Here’s a zoomed-in view in which you can see the pavilion atop the Spalding, to the right of the big sign:

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And here’s one more exterior shot of the Spalding. It’s not dated, but it looks like it might be from the 1930s:

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As with the last post, please share any Spalding Hotel stories you have by posting a comment. A few readers shared stories about the hotel after the previous post, and I’ll share those on the next post.

A look inside the long-lost Spalding Hotel

1963

Workers begin demolition of the Spalding Hotel in downtown Duluth on November 20, 1963. (Duluth Herald file photo)

The Spalding Hotel, once located in downtown Duluth at the corner of Superior Street and Fifth Avenue West, has been mentioned several times in past posts – usually because it appeared off to the side in a photo focused on some other building, or in a wide shot of downtown Duluth.

Today I hit the jackpot on Spalding Hotel images – a misplaced file folder in the News Tribune Attic containing bunches of photos from inside and outside the hotel in the year before it was demolished as part of an urban renewal project; the Ordean Building now occupies part of the site.

I don’t have the time to scan all of the photos in tonight, so here are a few select images from the file. I’ll add more in the coming weeks.

Leonard Olson (left), a 10-year Spalding Hotel employee, and guest Harmon Brown wait in the hotel lobby on June 27, 1963. (Duluth Herald file photo)

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The Spalding Hotel lobby on July 1, 1963. (News-Tribune file photo)

Here are a couple of interesting items when you look closely at the above photo…

It’s the arch that made a reappearance this year at the Minnesota State Fair, at O’Gara’s restaurant. It very clearly does match. And, if you look even closer at that poster atop the radiator:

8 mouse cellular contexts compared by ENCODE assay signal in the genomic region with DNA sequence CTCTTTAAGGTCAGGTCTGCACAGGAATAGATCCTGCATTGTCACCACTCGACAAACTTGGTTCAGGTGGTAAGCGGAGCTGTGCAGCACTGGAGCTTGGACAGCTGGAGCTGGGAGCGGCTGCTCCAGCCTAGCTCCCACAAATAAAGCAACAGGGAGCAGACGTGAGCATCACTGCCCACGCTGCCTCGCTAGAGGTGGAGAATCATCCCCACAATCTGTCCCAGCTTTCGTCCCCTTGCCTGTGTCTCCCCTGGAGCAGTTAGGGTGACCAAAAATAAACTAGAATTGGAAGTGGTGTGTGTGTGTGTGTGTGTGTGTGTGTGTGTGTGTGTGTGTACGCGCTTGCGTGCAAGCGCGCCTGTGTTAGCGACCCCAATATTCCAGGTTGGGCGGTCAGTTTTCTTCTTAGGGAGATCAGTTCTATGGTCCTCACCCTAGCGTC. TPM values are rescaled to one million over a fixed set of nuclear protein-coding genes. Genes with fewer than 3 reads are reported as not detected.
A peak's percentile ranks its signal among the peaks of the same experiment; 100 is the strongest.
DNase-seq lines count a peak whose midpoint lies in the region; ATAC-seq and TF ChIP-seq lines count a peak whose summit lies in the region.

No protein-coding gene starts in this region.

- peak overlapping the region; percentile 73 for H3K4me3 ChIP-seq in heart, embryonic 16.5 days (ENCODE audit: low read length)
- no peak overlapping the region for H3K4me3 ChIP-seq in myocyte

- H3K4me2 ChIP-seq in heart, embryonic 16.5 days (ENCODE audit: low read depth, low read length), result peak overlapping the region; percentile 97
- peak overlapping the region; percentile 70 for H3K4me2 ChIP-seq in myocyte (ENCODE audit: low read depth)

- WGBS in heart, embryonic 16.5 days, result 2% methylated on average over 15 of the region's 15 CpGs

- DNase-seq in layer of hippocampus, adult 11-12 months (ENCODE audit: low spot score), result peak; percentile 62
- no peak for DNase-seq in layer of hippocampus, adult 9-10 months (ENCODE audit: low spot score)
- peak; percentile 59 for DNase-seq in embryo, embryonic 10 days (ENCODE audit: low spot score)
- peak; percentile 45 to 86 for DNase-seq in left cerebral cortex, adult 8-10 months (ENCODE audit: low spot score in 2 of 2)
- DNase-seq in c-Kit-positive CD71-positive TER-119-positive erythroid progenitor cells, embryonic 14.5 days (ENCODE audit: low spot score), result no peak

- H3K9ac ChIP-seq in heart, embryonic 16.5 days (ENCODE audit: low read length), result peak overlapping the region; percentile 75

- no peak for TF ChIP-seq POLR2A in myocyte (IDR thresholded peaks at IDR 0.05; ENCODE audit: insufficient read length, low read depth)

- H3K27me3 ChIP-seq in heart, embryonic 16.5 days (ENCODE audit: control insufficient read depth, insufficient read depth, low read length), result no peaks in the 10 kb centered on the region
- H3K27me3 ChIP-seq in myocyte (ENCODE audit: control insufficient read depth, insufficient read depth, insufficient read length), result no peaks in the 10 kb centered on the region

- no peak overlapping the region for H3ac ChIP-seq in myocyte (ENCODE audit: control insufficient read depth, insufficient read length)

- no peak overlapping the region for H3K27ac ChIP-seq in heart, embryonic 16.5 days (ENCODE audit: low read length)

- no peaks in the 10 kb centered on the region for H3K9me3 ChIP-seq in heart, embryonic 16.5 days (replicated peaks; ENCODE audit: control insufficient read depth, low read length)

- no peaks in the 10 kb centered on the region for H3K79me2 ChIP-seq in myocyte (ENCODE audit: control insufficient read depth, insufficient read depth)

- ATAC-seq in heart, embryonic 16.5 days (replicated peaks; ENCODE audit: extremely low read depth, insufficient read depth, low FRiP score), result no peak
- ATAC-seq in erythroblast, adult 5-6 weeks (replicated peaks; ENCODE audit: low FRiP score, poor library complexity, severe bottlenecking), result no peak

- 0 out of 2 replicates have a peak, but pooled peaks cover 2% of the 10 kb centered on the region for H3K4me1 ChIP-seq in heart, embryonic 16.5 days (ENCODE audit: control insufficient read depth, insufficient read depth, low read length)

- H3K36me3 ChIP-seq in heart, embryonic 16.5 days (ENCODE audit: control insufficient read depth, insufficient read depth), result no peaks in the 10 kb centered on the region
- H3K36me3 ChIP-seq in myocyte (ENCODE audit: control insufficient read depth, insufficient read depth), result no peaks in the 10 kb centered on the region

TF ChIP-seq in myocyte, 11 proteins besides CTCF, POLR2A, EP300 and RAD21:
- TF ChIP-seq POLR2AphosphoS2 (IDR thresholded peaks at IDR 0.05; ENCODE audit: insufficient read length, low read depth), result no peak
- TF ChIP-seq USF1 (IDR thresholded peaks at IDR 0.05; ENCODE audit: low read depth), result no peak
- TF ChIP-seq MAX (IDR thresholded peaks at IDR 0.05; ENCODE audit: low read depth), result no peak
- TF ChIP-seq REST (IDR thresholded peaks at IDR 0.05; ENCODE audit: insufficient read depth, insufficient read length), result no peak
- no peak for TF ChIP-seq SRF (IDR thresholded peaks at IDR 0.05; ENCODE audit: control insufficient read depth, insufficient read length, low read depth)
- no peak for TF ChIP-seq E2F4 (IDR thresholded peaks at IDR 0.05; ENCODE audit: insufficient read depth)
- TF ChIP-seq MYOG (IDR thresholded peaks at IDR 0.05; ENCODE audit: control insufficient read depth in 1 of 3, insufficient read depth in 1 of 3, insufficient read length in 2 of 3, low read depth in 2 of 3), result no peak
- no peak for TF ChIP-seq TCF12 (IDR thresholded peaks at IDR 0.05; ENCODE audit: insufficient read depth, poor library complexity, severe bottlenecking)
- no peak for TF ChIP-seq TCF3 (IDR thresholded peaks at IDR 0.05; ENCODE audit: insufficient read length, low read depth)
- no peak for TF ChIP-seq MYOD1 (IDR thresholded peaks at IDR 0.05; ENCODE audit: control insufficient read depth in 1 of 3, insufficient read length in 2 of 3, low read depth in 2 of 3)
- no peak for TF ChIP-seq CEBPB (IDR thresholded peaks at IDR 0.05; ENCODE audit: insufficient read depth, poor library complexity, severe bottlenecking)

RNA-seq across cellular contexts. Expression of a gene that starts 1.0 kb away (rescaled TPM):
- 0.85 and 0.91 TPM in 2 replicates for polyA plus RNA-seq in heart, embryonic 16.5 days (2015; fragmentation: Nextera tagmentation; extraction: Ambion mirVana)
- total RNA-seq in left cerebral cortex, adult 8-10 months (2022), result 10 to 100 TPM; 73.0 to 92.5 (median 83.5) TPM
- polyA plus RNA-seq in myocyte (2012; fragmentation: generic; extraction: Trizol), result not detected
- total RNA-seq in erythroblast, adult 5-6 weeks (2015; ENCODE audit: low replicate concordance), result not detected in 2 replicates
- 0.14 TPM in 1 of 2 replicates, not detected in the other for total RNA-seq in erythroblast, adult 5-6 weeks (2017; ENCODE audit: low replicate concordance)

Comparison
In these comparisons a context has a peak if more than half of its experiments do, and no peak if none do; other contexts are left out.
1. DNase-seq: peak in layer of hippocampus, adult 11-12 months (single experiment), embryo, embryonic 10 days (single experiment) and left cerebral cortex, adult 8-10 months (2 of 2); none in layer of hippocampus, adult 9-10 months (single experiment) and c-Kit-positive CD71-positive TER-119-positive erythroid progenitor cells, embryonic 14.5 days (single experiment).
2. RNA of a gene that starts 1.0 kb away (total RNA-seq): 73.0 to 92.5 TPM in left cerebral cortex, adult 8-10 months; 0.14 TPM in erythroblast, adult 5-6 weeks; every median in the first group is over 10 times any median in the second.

It’s a movie poster for the 1962 horror movie “Premature Burial.” A not-quite-the-same, but very similar poster for the movie can be seen here.

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Mrs. Darlene Park, a three-year employee of the Spalding Hotel, in a hotel elevator on June 27, 1963. (News-Tribune file photo)

Note the fallout shelter sign at upper left – capacity 50 people.

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Within a few months demolition was under way. Here is one more shot from late November or December 1963, as the Spalding Hotel passed into history:

Share your Spalding Hotel memories by posting a comment. If you have historical photos of the Spalding, or anything in the area, that you’d be willing to share, send them to akrueger@duluthnews.com.

Lenox Hotel, 1957

The Lenox Hotel (also known as the Hotel Lenox – the building’s signs refer to it both ways), stood in downtown Duluth on the corner of Superior Street and Sixth Avenue West, where the Incline Station bowling alley is today. The photo above is dated December 1957, although it doesn’t look like winter; apparently the hotel was getting a delivery of Coca-Cola at that moment.